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#GOTscience: Poisons Return to the Spotlight in 'Game of Thrones'

The latest episode of HBO's "Game of Thrones" delivers a shocker, but it also explores the issues surrounding lethal substances and euthanasia.
Arya Stark, played by Maisie Williams, learns about lies and death in the House of Black and White in the HBO series "Game of Thrones."
Arya Stark, played by Maisie Williams, learns about lies and death in the House of Black and White in the HBO series "Game of Thrones."HBO

"Game of Thrones" fans are all abuzz over the shocking final scene of this week's episode in the sex-swords-and-sorcery TV series (spoiler alert!), and even author George R.R. Martin was pensive about HBO's departure from his books' plot line. But the show also explored a familiar subject: deadly substances and their uses.

Poison has popped up repeatedly in the fictional saga — for example, in the painful, choking death of King Joffrey, due to the effect of a concoction known as "the Strangler." In a later episode, a slower-acting poison laid low a musclebound knight known as the Mountain — and set him up for what many suspect will be a head transplant (or is that a body transplant?).

This time, there's a more poignant motivation for the use of poison: to provide the "gift" of death to those who can no longer endure life. This lethal liquid is as clear as water, and causes its victims to pass away painlessly. It's as close as "Game of Thrones" comes to the debate over euthanasia — a debate that goes back to ancient Greece.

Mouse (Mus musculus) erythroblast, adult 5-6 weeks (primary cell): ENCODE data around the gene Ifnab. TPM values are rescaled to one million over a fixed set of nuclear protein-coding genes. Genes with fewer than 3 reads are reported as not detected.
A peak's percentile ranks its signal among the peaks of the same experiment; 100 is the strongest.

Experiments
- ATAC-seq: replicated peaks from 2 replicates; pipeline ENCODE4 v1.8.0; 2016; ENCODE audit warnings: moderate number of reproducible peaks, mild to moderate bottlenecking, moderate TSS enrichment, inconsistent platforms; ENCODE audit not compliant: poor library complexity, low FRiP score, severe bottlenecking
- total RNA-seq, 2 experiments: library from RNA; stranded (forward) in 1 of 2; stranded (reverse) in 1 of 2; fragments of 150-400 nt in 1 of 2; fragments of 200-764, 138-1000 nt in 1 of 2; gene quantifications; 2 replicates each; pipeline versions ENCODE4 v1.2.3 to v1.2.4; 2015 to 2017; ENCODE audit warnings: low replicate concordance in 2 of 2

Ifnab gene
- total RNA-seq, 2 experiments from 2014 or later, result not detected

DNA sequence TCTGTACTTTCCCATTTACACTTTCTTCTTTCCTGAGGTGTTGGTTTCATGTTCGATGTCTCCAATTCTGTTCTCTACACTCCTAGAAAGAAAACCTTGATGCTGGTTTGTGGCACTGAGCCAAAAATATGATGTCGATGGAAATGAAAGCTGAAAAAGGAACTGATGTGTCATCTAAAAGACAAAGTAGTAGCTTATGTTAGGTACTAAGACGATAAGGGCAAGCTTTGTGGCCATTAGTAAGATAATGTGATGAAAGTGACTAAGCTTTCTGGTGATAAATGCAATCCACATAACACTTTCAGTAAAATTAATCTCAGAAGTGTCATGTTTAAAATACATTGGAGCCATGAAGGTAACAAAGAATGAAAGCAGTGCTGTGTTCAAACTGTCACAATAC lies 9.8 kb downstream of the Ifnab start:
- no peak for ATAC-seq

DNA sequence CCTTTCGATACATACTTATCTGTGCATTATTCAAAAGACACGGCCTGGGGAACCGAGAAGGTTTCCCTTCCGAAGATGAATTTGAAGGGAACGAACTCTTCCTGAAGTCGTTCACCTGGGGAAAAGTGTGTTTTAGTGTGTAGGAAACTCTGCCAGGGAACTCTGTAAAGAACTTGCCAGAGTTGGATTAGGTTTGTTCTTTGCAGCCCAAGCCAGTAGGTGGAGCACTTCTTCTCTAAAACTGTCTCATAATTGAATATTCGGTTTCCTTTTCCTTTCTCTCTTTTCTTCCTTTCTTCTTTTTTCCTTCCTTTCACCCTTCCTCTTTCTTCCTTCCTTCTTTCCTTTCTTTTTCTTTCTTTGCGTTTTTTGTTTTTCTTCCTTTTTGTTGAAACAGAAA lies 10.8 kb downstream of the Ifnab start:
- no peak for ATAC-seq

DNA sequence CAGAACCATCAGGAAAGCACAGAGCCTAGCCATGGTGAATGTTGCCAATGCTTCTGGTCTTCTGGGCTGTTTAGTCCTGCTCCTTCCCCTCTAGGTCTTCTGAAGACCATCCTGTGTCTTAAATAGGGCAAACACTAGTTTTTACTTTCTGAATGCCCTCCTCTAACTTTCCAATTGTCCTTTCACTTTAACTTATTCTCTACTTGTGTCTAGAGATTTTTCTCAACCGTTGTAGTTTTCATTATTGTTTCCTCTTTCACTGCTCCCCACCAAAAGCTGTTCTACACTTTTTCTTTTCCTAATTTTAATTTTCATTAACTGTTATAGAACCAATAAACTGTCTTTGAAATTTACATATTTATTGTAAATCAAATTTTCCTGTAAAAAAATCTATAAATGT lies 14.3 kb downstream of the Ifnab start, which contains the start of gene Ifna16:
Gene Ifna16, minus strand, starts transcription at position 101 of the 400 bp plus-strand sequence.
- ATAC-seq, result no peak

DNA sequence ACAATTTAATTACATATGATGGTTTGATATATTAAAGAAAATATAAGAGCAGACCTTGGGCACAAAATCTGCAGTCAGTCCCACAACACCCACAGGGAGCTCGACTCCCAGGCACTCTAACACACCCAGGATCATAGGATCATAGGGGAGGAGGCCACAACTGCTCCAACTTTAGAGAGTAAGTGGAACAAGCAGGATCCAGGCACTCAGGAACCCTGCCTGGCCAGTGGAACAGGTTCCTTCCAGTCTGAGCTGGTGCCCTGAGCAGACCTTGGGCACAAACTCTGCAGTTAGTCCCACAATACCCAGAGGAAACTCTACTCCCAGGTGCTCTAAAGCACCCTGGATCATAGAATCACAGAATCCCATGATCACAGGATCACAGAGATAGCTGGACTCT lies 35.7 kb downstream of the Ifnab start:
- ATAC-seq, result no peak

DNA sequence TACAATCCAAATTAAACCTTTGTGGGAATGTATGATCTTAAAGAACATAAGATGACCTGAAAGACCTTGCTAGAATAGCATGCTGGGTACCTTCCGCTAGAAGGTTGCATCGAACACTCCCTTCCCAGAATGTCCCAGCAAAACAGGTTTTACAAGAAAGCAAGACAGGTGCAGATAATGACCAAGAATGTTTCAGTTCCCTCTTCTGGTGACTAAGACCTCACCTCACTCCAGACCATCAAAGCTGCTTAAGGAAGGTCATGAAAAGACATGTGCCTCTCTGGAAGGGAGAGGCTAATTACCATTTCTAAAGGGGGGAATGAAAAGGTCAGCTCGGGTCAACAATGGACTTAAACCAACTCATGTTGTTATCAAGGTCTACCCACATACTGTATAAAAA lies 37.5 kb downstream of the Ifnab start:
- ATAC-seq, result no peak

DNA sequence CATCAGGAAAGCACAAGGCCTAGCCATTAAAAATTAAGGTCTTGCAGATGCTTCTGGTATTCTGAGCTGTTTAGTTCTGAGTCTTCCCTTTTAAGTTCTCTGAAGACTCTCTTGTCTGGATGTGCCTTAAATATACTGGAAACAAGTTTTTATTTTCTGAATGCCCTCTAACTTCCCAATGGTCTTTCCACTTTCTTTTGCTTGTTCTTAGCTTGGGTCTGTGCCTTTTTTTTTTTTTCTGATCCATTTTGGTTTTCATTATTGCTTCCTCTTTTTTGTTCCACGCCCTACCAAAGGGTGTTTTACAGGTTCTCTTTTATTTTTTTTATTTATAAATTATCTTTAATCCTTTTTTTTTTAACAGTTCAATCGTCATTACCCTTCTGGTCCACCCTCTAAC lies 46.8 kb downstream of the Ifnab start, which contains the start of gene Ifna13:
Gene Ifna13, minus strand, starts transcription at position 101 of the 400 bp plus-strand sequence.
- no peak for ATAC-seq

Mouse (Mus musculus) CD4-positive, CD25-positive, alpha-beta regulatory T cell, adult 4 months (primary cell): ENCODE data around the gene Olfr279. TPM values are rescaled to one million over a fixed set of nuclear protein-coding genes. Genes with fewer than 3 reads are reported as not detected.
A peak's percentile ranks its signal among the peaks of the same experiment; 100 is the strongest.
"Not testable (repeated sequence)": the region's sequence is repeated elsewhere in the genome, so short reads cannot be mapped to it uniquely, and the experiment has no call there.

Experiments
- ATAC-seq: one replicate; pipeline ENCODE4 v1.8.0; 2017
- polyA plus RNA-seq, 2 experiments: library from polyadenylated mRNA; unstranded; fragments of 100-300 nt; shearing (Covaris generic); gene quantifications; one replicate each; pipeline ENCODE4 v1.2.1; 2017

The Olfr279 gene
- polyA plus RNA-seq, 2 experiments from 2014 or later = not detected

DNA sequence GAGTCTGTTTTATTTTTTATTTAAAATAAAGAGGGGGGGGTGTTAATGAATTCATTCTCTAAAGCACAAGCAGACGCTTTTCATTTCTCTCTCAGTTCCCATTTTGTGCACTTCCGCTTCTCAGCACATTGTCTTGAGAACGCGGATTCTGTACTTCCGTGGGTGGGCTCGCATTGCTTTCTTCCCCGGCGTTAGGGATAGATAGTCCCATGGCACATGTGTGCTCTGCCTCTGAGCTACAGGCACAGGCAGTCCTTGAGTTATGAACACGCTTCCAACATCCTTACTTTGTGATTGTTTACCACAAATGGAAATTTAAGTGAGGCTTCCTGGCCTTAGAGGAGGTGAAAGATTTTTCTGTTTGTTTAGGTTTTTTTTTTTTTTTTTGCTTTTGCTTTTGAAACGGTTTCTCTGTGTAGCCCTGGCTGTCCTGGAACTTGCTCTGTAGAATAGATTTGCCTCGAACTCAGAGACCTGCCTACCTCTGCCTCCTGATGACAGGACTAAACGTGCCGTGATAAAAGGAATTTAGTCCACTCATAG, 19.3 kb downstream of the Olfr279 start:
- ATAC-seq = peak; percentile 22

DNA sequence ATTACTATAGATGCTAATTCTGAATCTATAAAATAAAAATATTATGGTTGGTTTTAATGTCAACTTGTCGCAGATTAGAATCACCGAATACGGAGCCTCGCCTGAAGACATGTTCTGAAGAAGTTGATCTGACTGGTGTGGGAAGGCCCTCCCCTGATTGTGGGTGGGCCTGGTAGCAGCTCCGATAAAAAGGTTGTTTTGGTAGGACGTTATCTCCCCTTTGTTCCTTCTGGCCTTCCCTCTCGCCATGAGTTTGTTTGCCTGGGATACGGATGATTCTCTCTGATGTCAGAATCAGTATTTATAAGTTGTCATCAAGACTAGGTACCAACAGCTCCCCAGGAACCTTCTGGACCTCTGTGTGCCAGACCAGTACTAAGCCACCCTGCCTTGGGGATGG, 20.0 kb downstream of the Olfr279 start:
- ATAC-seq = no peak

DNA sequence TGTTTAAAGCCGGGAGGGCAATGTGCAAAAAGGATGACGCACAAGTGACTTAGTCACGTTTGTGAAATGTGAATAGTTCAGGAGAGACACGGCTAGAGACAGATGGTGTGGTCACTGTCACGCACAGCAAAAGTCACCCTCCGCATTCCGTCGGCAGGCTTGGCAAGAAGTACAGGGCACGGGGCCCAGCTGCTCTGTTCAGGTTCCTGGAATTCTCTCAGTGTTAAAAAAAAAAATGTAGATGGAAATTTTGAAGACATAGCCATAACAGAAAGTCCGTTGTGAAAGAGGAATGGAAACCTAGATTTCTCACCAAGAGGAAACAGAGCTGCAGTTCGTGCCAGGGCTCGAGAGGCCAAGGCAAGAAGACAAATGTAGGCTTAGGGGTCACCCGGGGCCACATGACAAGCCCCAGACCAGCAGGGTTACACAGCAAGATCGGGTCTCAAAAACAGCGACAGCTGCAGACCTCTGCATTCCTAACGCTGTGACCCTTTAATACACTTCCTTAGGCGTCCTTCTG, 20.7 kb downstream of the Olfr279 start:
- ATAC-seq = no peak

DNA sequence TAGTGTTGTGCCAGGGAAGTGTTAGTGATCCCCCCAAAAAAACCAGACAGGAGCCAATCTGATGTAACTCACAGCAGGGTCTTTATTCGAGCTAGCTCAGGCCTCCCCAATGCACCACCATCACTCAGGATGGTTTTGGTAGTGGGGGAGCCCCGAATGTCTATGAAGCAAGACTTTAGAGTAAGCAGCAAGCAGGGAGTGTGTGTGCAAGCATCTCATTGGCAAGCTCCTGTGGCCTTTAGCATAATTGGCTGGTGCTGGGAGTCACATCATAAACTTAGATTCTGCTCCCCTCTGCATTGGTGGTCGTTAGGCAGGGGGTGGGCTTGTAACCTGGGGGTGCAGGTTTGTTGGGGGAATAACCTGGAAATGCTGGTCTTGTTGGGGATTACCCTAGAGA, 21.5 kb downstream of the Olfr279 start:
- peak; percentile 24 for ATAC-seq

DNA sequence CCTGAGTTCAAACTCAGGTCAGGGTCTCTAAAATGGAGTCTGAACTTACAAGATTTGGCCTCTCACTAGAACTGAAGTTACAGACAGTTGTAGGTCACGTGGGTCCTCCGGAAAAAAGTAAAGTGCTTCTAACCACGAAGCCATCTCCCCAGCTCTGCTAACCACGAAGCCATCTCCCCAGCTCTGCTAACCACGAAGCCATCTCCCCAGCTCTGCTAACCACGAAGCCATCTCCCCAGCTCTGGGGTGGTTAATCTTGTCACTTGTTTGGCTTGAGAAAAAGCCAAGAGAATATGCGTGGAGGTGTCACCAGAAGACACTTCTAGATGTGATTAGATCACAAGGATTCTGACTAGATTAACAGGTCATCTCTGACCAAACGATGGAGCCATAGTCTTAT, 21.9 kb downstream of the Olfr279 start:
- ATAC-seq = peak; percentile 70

The best-known case from those days focuses on the philosopher Socrates, who drank a cup of poisonous hemlock to avoid suffering a more painful punishment for his alleged impiety. Even with hemlock, suicide wasn't painless. Although Plato's account makes it sound as if his mentor died stoically, experts say the nerve-disrupting poison in hemlock plants (a nicotine-like substance known as coniine) would have caused suffocation and convulsions.

A better analog to the poison used in Braavos' House of Black and White is sodium thiopental, which is today's drug of choice for euthanasia and executions. A little bit of the barbiturate supposedly acts as a "truth serum," calming anxiety and dulling pain. A little more serves as an anesthetic. A lot of it shuts down the nervous system for good.

Sodium thiopental has been in the news recently: There's a nationwide shortage of the drug, in part because of the controversy over its use in carrying out death penalties. Will Dzhokhar Tsarnaev, who was given the death penalty last week after his conviction in the Boston Marathon bombing case, ever get that lethal dose? That real-life saga is likely to take far longer to play out than "Game of Thrones."

For yet another angle on the poisons of "Game of Thrones," check out this spoiler-filled recap from Vanity Fair.



Got scientific questions about scenes from "Game of Thrones"? Flag them with the Twitter hashtag #GOTscience.